So, science fiction could have been science fact all along. Making Gene Roddenberry a modern-day Nostradamus for realising the possibility of Star Trek’s warp speed – despite what Einstein said. And if faster than light-speed is now possible and we’re really set to boldly go beyond the stars – what else does the future hold for our planet?
Now, predicting the future is notoriously tricky. Otherwise we’d all be living on the moon or travelling around in hover cars. But there are seismic changes going on around the world, socially, economically and geographically. There’s the rise of China and the emergence of powerhouses like Brazil who are now significantly investing in future powerhouses like Africa.
There are revolutions in communications, healthcare, technology and manufacturing (to name but a few) happening in front of our eyes. And there’s so much new news out there – it’s difficult to keep pace with it all or know where to look first. But here are just three trends that are hotly tipped to make a major impact on our lives.
So, what’s all the fuss about? Well, the future of manufacturing may never be the same again. 3D printers can create 3D objects complete with moving parts and are set to build everything from scale models of Aston Martin to human tissue and working body parts. The Economist refers to it as the Third Industrial Revolution and it could turn us all into innovators and manufacturers. In fact, it could reverse the First Industrial Revolution with people leaving factories and offices to set up on their own with a 3D printer in their garage. It certainly impressed Stephen Fry when he revealed the Sand Beast on QI.
To be honest we’ve always feared the rise of the robot (Hollywood hasn’t helped) but it’s all seemed a long way off with robots looking impressive, but lacking basic skills such as the ability to walk up stairs. However, the experts have quietly been busy and they are not far away from Isaac Asimov’s future. A team at Harvard has developed a flying insect robot. Robot Rex has been developed with artificial organs. And universities are creating their own robotics labs to meet future demand. With applications from healthcare to manufacturing to the military, the possibilities are endless. And it’s creating such as stir that there’s even a movement to stop killer robots. With robotics and new innovations such as interactive restaurant tables it won’t be long before humans won’t need humans anymore.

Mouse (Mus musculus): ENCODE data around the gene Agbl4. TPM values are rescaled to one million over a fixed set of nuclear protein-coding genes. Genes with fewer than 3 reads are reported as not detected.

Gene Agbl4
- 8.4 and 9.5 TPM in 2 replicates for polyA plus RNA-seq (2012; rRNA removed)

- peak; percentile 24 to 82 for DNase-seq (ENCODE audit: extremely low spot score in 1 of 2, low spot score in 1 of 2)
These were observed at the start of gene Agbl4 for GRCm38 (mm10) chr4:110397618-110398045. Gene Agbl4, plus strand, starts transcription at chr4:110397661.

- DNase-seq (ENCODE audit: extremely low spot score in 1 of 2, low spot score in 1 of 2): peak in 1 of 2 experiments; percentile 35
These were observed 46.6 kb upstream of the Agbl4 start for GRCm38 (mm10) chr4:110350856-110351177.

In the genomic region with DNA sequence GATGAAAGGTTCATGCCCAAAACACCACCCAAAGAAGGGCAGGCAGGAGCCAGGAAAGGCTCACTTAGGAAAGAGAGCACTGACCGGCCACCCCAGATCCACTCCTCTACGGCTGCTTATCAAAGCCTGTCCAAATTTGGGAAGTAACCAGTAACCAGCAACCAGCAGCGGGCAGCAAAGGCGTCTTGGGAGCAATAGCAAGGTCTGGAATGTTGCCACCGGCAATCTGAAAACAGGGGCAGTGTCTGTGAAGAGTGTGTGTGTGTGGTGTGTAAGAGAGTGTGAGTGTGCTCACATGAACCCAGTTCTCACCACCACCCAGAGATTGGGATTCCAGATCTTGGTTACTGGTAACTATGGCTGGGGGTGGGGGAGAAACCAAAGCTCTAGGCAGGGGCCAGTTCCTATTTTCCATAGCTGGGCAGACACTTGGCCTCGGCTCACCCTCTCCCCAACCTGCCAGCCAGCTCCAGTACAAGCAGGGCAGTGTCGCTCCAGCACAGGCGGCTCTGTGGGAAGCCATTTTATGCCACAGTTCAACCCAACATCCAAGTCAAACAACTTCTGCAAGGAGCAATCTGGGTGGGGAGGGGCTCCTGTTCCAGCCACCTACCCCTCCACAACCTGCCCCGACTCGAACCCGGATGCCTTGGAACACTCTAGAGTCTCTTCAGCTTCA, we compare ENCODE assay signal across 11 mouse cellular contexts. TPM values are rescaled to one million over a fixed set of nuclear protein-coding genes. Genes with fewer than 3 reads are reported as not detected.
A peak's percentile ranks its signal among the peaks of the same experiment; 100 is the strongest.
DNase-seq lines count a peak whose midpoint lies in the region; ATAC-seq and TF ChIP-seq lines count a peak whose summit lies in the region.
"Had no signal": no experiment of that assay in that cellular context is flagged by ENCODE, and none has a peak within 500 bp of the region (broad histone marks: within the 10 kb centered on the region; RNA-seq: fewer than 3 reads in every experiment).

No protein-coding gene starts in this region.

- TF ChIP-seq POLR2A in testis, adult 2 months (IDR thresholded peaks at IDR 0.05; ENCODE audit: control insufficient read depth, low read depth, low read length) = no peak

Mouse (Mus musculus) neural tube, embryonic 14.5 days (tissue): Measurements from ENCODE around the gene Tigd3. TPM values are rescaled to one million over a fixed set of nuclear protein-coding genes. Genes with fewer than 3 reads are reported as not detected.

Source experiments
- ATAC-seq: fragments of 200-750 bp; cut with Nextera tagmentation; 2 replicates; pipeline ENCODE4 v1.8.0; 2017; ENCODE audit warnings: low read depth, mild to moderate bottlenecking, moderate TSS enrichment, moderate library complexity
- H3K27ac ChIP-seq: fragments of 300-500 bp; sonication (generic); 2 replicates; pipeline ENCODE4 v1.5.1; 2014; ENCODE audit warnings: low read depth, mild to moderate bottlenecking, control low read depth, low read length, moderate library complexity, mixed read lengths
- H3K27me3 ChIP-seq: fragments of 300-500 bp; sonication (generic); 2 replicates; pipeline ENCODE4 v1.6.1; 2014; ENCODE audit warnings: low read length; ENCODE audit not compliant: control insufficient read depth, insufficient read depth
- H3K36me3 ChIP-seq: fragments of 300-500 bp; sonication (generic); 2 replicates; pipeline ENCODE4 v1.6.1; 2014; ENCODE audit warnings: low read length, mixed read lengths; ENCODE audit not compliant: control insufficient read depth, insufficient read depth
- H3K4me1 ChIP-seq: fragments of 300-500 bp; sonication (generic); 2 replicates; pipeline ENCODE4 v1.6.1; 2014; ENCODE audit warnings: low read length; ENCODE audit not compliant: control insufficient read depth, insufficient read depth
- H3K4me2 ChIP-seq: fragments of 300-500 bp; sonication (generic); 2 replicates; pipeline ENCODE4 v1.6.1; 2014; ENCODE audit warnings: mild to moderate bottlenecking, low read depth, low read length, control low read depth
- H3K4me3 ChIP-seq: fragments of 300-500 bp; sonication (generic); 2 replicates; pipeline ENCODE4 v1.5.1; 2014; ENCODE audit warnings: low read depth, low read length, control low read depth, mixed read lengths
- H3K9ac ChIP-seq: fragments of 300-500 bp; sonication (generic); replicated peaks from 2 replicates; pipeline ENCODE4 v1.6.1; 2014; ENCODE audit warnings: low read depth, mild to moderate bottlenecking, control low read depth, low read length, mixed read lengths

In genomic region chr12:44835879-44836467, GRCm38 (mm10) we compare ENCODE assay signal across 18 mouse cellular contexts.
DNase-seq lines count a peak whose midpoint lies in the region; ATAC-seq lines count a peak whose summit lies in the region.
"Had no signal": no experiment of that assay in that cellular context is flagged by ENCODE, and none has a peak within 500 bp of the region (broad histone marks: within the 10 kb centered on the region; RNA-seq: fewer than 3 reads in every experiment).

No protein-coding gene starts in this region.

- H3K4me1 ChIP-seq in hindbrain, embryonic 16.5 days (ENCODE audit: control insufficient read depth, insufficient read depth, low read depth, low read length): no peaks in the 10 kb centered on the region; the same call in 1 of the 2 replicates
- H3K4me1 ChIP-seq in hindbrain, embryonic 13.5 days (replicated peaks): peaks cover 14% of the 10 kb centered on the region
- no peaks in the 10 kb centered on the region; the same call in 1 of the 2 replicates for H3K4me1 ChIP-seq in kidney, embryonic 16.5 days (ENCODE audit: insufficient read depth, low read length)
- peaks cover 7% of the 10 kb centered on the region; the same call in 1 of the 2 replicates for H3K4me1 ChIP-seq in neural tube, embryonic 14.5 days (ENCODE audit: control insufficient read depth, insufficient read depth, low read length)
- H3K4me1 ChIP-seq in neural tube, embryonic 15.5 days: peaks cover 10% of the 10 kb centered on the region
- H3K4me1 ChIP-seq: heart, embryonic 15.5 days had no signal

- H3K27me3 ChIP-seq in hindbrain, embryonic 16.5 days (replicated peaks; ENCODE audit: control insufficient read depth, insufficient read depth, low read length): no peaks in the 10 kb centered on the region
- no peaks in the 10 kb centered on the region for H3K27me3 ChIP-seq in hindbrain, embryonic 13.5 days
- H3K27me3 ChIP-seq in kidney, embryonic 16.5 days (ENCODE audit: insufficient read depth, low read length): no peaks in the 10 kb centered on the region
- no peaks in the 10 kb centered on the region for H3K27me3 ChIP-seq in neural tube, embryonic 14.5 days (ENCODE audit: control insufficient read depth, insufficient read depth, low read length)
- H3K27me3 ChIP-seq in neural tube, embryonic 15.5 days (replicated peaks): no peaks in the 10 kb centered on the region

The planet’s growing population rate is staggering. From 3 to 7 billion people in just over 50 years. And with advances in healthcare and improved economies, more people are going to be born. More people are going to live longer. And more people are going to have a greater appetite for consuming resources. Already 1 billion people go to bed hungry every day. And there are 1 billion people who don’t yet use electricity. Food and energy shortages are huge global challenges that will affect more and more people all over the world. There aren’t any easy answers. And if nuclear is part of the solution – there simply aren’t enough engineers to go round.
So, what does all this mean* for today’s educators and businesses? Well it will mean* innovation and entrepreneurship courses will grow in demand, especially those that can be studied flexibly while people launch their own business. It will mean* more ‘boot-camp’ training to provide specialist skills in areas where there are skills shortages – such as nuclear engineering. It will mean* that educators and industry will have to work more closely together to make sure that graduates in such fast-moving areas as robotics aren’t out of date before they’ve even started. And they will also come together with other educators, organisations and governments to tackle the world’s problems. There will also be more challenges like Thought For Food that harness the potential of students to tackle global problems. And more companies being judged on their corporate social responsibilities by customers and employees. Business people like Bill Gates are spending lots of time and money to tackle the big issues. And in the future companies may well allow their employees the same time. Google and LinkedIn already offer employees the chance to spend up to 20% of their time on innovative new projects. If companies also offered people the chance to save the world, people might apply in their droves.
In this day and age, the next big thing like Google, Facebook and 3D printing can come from out of nowhere. You need eyes everywhere. Which is what we’re here for. We put the latest trends and different landscapes under the microscope. We help educators and organisations to realise their strengths and what they can become famous for. And we highlight what’s going to be important tomorrow, before it becomes yesterday’s news. So, whatever you want to know more about – just get in touch via our website www.thefutureindex.com and keep in touch on Twitter @futureindex.
In a strange twist, we’ll leave the last word to will.i.am from a story from the fascinating ‘The tomorrow project’:
“Yes we are speeding up technology but we’re also slowing down humanity. There’s no investment in education. Think of how much money it takes to make computers smart. Then think about how much money we haven’t spent on people, we’ve shut off the money. That’s scary. What does their (regular folks) future look like when computers are smarter than them because we’ve invested in computers being smarter than them?”
*All the current indicators suggest that these things will probably happen, but something new may well come from nowhere and disrupt all of these things.
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